There is big fishing in Sy. at present.  The front is all built up with hills of barrels as you remember it.

Chrissie Garrynahine is not back at school yet.  Did you ever write to her I wonder.  Jessie Smith has not come back either.  I don’t know what is wrong with her.

I was sitting with Ella Mackenzie at Miss Angus’s party last night. Ebenezer is home on leave.  He is going for his officer’s training before going back. 

How is Muriel Mackenzie?  Her mother was telling someone that she had been very ill and that the doctor had forbidden her to study.  I had not known she had been so ill as that.

Hope you got your boots and blouse all right.  I am sorry I have not managed to get your new blouse made yet but live in hope.

I congratulate you on the galoshes but I alas ! have not got the little girl yet.  But be re-assured I am getting on all right and am taking care not to do too much.  You see too you’ll soon be coming home to help, a little girl of a really serviceable age. See?

I have not seen Miss Fraser since she left school.  Dr. Ross from Borve was in one day and advised her to keep to her bed for a month’s rest.  Dina Macleod was telling me that Mr. Radcliffe has made them an offer for their house from April till October.  Mrs. Firth Maciver is staying in Capt. Nicolson’s house.  I hear her poor husband continues very ill.

Isobel Ross is to be married in the Episcopal church on the 30th.   Simon Mackenzie is temporarily in her place at Back.  He has got his discharge from the Naval forces as not physically fit.  He might have gone back to the University but they think a while in Lewis will do him good after his illness.

Papa is feeling better and thinks he will be able for school tomorrow.  I wish this east wind would cease.  It makes the new school so cold: every one is complaining of it.  Last week was exam. week so they found it especially trying.  I think that was what gave Papa his chill.   I gave him his big woolly gloves to put on when reading in bed as he had no fire.  We have had some fun over them.  Now I must brave the east wind to get this posted but in my new coat he has fewer tremors.  You should see me – “just like a house-side” as my mother used to say.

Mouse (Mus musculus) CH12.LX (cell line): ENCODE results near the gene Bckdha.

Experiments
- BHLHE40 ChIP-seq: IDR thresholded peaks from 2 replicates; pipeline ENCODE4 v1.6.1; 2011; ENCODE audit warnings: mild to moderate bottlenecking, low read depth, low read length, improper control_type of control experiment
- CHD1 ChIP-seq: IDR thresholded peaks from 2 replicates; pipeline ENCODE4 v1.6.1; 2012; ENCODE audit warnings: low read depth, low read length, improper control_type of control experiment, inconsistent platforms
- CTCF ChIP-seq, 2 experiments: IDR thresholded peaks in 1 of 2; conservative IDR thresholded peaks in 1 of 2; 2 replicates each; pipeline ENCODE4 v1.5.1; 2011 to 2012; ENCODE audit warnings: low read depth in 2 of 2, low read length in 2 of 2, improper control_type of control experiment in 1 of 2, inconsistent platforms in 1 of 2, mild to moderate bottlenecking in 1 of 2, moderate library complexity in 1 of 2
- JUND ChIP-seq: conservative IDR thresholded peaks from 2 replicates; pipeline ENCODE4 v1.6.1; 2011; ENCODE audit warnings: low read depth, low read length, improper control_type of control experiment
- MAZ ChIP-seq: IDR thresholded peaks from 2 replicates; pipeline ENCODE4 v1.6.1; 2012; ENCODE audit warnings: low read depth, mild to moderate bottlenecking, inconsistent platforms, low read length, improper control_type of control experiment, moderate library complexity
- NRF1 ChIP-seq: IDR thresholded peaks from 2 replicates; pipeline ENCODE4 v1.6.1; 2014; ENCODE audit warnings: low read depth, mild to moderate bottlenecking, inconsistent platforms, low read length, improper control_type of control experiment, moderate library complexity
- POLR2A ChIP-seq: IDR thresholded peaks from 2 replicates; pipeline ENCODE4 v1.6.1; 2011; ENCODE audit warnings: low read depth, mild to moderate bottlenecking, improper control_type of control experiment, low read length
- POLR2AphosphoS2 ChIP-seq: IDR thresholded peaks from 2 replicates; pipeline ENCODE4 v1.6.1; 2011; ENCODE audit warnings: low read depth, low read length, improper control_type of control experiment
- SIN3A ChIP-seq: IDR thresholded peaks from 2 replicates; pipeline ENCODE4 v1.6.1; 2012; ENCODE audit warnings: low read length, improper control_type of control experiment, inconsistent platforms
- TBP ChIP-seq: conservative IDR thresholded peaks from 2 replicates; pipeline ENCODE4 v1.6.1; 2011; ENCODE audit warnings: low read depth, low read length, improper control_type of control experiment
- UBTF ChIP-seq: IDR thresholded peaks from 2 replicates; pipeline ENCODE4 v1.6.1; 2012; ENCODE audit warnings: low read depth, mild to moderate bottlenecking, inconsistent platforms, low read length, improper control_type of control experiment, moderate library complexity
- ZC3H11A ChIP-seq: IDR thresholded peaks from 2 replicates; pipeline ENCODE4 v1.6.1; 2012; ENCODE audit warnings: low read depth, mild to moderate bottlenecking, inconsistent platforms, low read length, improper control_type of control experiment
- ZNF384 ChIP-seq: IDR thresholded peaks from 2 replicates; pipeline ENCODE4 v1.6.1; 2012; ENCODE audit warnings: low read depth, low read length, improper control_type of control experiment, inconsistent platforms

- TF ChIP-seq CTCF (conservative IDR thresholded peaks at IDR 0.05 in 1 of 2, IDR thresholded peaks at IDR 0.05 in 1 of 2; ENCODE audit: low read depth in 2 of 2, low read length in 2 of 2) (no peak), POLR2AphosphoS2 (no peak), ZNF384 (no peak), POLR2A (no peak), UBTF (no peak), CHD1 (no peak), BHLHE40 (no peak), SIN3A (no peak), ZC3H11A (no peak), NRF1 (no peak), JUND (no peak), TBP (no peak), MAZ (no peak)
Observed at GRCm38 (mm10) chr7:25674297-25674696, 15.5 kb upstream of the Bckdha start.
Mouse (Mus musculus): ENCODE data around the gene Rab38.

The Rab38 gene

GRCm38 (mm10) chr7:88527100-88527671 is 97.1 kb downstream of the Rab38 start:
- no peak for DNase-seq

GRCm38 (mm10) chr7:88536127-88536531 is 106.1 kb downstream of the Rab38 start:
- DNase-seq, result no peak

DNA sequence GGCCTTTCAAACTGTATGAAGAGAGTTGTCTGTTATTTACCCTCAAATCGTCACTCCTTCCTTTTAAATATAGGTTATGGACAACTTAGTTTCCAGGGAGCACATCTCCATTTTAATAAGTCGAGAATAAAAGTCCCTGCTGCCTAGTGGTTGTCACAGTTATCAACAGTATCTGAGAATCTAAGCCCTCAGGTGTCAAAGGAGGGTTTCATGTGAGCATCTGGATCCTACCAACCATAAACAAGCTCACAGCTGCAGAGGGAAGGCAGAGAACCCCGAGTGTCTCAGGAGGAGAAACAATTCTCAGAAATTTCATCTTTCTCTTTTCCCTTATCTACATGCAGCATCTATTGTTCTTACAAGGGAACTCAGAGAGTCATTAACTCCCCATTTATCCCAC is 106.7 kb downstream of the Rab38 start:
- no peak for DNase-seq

Love from us both to the little Sheann.

Your loving Mother.

Ref: 1992.50.64i/L26

Transcribed by Barry Shelby, Museum Visitor Assistant

Posted in Uncategorized | Comments Off on Speaking of study circles reminds me of Miss Angus… She is leaving she tells me at the end of this school year. She told her com’tee that she cannot continue at £80 per. an. + £5 bonus as it is not enough to be efficient on. They evidently cannot raise any more. She thinks of taking up work as welfare superintendent at a Munitions factory or something of that sort… Stornoway, 28th Jan. 1917

I don’t know whether Mamma told you of Matthew Russell’s visit… He was in one evening to see us, and has developed physically into quite a fine strapping lad. He has quite come out of his shell too. He has made an interesting generalisation from his experience when grooming and feeding horses – that the same horse will not try to bite and also to kick, that is, it will not be aggressive at both ends… Stornoway 24th Jan. 1917

Extract from letter from Mr Gibson to Jean Gibson 24 Jan 1917

In this week’s letter, Mr Gibson has news regarding some of the local boys serving in the War, there is mention of a big fishing week, and we find out what Jean thought about her recent theatre trip to see ‘The Arcadians’. The next in our series of letters from the W.J. Gibson collection held by Museum nan Eilean. Please get in touch if you have any comments: archives@cne-siar.gov.uk

Jean Dear,

Barrie is on Mamma’s knee and is having the advice with which you closed your letter quoted to him – “Be good.”